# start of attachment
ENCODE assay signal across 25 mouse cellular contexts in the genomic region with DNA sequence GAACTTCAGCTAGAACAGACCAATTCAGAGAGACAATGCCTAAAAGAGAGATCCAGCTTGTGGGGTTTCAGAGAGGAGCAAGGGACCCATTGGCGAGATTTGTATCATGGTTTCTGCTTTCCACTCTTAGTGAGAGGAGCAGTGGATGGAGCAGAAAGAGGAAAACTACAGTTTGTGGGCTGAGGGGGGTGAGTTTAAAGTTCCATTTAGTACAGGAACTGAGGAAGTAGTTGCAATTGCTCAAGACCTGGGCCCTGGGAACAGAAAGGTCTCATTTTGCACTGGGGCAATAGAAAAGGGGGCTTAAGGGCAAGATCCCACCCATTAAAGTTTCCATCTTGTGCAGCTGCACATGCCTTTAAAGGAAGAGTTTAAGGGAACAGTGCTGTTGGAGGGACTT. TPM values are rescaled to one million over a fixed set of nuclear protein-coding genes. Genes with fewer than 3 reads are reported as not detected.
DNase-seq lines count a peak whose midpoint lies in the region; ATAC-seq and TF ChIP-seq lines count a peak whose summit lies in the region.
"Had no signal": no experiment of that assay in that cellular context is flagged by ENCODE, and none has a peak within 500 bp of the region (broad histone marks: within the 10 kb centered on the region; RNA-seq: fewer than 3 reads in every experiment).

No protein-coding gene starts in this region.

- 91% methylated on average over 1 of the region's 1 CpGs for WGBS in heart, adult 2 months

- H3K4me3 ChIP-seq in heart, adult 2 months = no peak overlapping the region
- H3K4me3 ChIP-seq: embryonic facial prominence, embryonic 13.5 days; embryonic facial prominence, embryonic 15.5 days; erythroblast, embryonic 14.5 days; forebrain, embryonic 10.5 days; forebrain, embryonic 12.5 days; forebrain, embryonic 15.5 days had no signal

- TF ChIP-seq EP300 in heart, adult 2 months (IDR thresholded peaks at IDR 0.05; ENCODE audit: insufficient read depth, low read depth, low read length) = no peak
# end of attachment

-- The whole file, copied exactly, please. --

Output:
ENCODE assay signal across 25 mouse cellular contexts in the genomic region with DNA sequence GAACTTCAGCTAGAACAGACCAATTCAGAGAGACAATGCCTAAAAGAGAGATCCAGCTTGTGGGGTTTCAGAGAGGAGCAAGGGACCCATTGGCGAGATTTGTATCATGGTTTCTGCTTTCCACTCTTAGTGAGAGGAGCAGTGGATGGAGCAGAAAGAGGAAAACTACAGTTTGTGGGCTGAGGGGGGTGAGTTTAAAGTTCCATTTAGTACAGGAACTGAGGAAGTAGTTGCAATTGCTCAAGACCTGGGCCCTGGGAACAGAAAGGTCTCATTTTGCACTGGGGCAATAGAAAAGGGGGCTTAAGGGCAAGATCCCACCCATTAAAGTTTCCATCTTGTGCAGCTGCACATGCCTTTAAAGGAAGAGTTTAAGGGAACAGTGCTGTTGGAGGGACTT. TPM values are rescaled to one million over a fixed set of nuclear protein-coding genes. Genes with fewer than 3 reads are reported as not detected.
DNase-seq lines count a peak whose midpoint lies in the region; ATAC-seq and TF ChIP-seq lines count a peak whose summit lies in the region.
"Had no signal": no experiment of that assay in that cellular context is flagged by ENCODE, and none has a peak within 500 bp of the region (broad histone marks: within the 10 kb centered on the region; RNA-seq: fewer than 3 reads in every experiment).

No protein-coding gene starts in this region.

- 91% methylated on average over 1 of the region's 1 CpGs for WGBS in heart, adult 2 months

- H3K4me3 ChIP-seq in heart, adult 2 months = no peak overlapping the region
- H3K4me3 ChIP-seq: embryonic facial prominence, embryonic 13.5 days; embryonic facial prominence, embryonic 15.5 days; erythroblast, embryonic 14.5 days; forebrain, embryonic 10.5 days; forebrain, embryonic 12.5 days; forebrain, embryonic 15.5 days had no signal

- TF ChIP-seq EP300 in heart, adult 2 months (IDR thresholded peaks at IDR 0.05; ENCODE audit: insufficient read depth, low read depth, low read length) = no peak